For eight years YouGov conducted regular surveys for the Daily Telegraph. These helped to establish YouGov’s reputation as Britain’s most accurate polling company – not only in the 2005 general election, but in the Conservative leadership elections of 2001 and 2005, and in last June’s Euro-elections.
YouGov parted company with the Daily Telegraph a few weeks ago, when we agreed a deal with News International to supply daily polls to The Sun and Sunday Times.
This week, Robert Winnett, a member of the Telegraph’s political staff, emailed me saying that he planned to write an article about YouGov in tomorrow’s newspaper. Below are Winnett’s comments and questions in full, and my replies.
Robert Winnett: The Daily Telegraph has been analysing the methodology employed by YouGov in producing its opinion polls over the past few weeks.
As you will be aware, the opinion polls produced by your company are currently more favourable to Labour than your competitors. According to our calculations, during March, your polls have showed an average Conservative lead of 4.9 percent compared to 8 percent for your competitors.
Peter Kellner: Comparing the average of our March results with those of our established rivals (ICM, Ipsos-MORI, ComRes, TNS), I calculate that the figures are:
YouGov: Con 37%, Lab 32%, Lib Dem 18%
Other companies: Con 38%, Lab 31%, Lib Dem 20%
The remarkable thing, given the variety of methods employed, is how close we are, not how far apart.
The "other companies" figures change if you add in Angus Reid, Opinium and Harris. All the double-digit leads reported in March were from polls conducted by these three companies. They are more out of line with the rest of the polling fraternity than we are. In particular, Opinium and Harris have reported “other” parties averaging 17% in March, and Angus Reid 15%, compared with 12% for the rest of us, including YouGov. If you are looking for outliers, that is where you will find them.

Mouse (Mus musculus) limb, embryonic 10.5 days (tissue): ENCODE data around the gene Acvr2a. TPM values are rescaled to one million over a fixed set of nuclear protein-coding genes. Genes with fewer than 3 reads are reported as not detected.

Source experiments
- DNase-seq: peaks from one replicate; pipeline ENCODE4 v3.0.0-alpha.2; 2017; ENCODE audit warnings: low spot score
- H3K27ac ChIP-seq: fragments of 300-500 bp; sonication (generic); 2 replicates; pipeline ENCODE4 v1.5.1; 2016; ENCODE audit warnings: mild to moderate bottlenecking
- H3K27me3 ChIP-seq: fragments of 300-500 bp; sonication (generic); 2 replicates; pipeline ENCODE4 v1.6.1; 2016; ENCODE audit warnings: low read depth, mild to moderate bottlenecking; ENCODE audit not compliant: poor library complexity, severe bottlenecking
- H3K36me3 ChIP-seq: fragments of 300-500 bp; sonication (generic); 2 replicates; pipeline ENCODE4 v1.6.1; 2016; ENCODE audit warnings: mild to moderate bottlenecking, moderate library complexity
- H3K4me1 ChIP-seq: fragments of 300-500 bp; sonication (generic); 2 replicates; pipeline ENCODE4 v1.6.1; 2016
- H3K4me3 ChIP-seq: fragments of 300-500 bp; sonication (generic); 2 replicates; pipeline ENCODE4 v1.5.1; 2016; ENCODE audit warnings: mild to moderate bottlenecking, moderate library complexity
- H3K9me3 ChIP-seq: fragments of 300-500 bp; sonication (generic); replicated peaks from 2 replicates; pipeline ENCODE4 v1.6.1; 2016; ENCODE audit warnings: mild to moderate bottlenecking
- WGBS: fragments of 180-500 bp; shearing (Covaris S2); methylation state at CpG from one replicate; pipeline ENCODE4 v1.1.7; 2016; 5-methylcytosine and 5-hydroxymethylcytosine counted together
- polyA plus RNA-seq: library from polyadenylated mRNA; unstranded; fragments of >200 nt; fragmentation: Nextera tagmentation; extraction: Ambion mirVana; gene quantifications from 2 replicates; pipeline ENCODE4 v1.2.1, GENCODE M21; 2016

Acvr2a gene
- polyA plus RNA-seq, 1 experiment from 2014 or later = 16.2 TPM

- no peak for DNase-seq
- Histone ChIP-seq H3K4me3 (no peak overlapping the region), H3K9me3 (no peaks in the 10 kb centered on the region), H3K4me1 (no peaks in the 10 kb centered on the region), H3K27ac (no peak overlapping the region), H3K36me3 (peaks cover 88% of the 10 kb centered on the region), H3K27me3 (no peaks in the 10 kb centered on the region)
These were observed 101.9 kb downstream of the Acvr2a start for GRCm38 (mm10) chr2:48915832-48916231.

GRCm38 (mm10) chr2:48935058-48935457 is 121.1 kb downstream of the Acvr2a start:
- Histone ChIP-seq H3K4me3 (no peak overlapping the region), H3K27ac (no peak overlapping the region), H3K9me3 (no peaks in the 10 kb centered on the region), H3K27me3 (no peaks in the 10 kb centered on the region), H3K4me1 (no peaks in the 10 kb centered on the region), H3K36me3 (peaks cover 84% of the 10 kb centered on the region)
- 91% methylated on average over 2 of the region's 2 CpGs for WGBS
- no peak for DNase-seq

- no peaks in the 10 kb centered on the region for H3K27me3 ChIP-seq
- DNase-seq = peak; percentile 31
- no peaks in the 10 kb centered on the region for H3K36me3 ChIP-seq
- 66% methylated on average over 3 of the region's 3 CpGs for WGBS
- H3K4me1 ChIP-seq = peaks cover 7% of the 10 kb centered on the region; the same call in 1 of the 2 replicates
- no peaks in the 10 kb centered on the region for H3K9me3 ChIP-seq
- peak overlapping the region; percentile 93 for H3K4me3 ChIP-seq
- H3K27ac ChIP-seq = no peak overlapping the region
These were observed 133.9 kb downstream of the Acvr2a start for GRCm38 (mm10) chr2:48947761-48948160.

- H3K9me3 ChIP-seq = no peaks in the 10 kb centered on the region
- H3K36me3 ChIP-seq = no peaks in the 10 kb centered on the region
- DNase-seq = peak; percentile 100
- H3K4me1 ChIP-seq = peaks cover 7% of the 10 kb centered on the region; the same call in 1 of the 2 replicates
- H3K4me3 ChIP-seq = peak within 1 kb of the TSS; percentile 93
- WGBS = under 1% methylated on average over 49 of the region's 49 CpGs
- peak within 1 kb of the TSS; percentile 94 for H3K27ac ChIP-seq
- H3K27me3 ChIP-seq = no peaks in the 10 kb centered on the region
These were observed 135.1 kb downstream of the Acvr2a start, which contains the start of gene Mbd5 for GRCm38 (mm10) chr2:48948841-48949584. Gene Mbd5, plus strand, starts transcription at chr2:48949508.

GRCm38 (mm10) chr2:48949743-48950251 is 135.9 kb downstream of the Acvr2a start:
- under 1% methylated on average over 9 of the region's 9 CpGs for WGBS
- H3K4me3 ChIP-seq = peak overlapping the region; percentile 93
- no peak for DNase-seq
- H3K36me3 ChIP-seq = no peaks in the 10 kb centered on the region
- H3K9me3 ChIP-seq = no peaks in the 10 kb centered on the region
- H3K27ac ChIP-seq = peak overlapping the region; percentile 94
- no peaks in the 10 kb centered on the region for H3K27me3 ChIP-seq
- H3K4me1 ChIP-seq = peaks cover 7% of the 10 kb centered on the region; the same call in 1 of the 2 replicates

I have not included Populus, which IS an established company, but which published no GB voting intention polls in March. However, Populus DID conduct a poll in Labour marginals for The Times, around the same time as we conducted one for Channel 4 News. The two polls produced virtually identical results – the Tories gaining enough seats to be the largest party but not quite enough for an overall majority. A separate, slightly later, Ipsos-MORI poll in labour marginals recorded a slightly smaller swing. So no evidence there of any "Labour bias" in our data relative to other companies.
RW: You may also be aware that senior Conservatives are becoming increasingly vocal in their criticism of your polling techniques accusing YouGov of having a “pro-Labour bias”.
PK: Their views cannot be very widespread, for the party has commissioned a considerable amount of private polling from us. If such "senior Conservatives" in fact exist, I suspect they are making ill-informed comments about us as part of some internal party friction and using gullible journalists to advance their cause. It wouldn't be the first time this has happened, as you well know.
RW: Against this background, I would be grateful if you would respond to the following points:
You recently conducted a joint analysis of polling data with Experian. It is our understanding that Experian’s initial analysis showed the Conservatives had a lead of 12.5 percent over Labour. We also understand that Experian were satisfied that this analysis was statistically sound. However, you changed the figures to show only a six percent lead. It has been alleged to us that the re-weighting was unnecessary considering the large sample size. Please could you explain your justification for doing this and what statistical formula you applied?
PK: The raw data we supplied to Experian was unweighted, and from a number of polls, some of which were for market research purposes and not specifically designed to be politically representative. It is common practice to weight raw data. All reputable polling companies do this. You say Experian regards the data as "statistically sound". So do we. That is not the same thing as saying it did not need weighting. The person trying to persuade you this is a serious issue is either ignorant, or mischievous, or both.